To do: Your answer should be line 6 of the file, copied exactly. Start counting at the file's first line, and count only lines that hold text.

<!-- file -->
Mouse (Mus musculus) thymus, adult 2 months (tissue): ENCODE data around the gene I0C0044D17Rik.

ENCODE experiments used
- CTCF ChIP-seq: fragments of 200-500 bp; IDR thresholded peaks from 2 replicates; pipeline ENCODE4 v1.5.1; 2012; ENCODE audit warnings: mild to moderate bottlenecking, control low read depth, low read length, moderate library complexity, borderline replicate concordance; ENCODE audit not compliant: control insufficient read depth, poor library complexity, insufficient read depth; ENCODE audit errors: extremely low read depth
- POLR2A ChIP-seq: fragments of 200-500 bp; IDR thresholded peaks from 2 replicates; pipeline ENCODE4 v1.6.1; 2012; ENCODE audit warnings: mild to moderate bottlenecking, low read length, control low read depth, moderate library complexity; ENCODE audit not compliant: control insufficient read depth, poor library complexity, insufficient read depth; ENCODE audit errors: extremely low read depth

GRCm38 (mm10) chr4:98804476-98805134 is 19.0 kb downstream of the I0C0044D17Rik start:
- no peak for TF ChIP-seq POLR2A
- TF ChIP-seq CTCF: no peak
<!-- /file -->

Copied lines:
- no peak for TF ChIP-seq POLR2A